In India, the status of VCs is undetermined, but not unexplored. An analysis of the nature of VCs was undertaken by the Supreme Court (‘SC’) in Internet and Mobile Association of India v. Reserve Bank of India (hereinafter, ‘IMAI’) where an RBI circular ‘ring-fencing’ VCs, i.e. advising financial entities not to deal with VC related services, was set-aside. The judgment, arising in the context of VC regulation and not insolvency or liquidation, provides a detailed review of the treatment of VCs internationally. The Court observed that the different names given to VCs, including ‘crypto assets’, crypto currencies, ‘digital assets’, electronic currency, digital currency, etc. ‘elude an exact and precise definition, making it impossible to identify them as belonging either to the category of legal tender solely or to the category of commodity/good or stock solely’ [para 3.1]. The Court held that identifying VCs as ‘commodity’ or ‘property’ or ‘non-traditional currency’ or ‘money’ may be true descriptions but ‘none of these constitute the whole truth’ [para 6.85]. The Court accepted the argument that VCs are property, but at the same time acknowledged that their character may change depending on the situation.
Since the status of VCs in India is yet to be authoritatively decided, a review of international jurisprudence in this regard is apposite. In National Provincial Bank Ltd. v. Ainsworth(‘Ainsworth Case’), the House of Lords laid down the litmus test for property. It was held that before classifying any interest or right as property, it must be: ‘(i) definable; (ii) identifiable by third parties; (iii) capable in their nature of assumption by third parties; and (iv) capable of some degree of permanence.’ These features of ‘property’ simply indicate that property is that which is peculiar, i.e. can be easily differentiated from other types and has a concrete existence. Furthermore, the ‘unfettered control’ the owner enjoys over the property must be recognised and respected by third parties.
These standard features of property are not alien to Indian jurisprudence. In Shakti Insulated Wires Ltd. v. Joint Commissioner of Income Tax, the Income Tax Appellate Tribunal relied on Ainsworth while examining the ‘concept of ownership of property’. In IMAI, the apex court acknowledged that Ainsworth has been accepted as the locus classicus on ‘attributes of property’. Though not explicitly relied on, the Court observed that the four-pronged test has occupied a significant place in property law due to its widespread acceptance.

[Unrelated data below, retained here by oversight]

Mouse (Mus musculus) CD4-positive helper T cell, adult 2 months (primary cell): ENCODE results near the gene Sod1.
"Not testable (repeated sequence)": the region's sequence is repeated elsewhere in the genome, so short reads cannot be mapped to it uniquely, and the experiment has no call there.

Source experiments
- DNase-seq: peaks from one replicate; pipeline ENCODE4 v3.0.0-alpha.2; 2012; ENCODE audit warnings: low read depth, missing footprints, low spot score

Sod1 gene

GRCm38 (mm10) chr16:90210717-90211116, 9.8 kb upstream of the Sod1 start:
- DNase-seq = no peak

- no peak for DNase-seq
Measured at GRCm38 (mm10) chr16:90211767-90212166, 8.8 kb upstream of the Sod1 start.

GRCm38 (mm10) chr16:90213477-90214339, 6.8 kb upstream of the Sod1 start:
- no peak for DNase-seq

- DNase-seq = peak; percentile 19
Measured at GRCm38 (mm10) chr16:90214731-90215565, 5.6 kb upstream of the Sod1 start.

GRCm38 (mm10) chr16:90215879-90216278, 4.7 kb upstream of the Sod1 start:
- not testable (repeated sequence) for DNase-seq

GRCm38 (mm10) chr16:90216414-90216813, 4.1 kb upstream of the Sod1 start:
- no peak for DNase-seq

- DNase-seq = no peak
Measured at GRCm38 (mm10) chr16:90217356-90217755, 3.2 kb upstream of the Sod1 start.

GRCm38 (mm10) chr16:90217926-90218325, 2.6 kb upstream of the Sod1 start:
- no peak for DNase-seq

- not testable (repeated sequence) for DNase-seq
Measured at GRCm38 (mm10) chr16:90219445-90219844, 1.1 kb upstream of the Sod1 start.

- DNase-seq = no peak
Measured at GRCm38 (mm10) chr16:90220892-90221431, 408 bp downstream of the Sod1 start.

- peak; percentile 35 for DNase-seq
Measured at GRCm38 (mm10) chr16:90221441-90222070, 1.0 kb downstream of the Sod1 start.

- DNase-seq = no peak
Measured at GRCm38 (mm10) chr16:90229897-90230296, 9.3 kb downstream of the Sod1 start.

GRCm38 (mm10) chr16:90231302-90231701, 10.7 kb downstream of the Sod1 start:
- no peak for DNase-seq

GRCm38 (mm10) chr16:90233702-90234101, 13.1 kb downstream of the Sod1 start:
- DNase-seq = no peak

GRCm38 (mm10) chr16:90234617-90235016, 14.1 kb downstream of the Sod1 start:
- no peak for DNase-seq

Courts in different jurisdictions have applied the Ainsworth tests to conclude that VCs are a form of property. One such example is B2C2 Ltd. v. Quoine Pte Ltd. (‘B2C2 1’), in which the Singapore International Commercial Court was of the view that VCs can take the shape of property as per the golden rule proposed in Ainsworth. B2C2 (the trader) sued Quoine (the VC exchange platform) for breach of contract and breach of trust. Due to algorithms designed by B2C2 and Quoine, B2C2 initiated trading Ethereum in exchange for 10 Bitcoins against the market rate of one Ethereum for 0.04 of a Bitcoin. Realising that B2C2 sold Ethereum at approximately 250 times its then market price, Quoine reversed the trades, which led to the dispute. Taking into consideration the factual matrix, the Court noted that VCs are not legal tender as they are not regulated currency issued by any government, but they ‘do have the fundamental characteristic of intangible property as being an identifiable thing of value’. In the appeal, titled Quoine Pte Ltd v. B2C2 Ltd (‘B2C2 2’), the Court of Appeal remarked that though ‘VCs are capable of assimilation into the general concepts of property’, however, it is difficult to ascertain the type of property that is involved.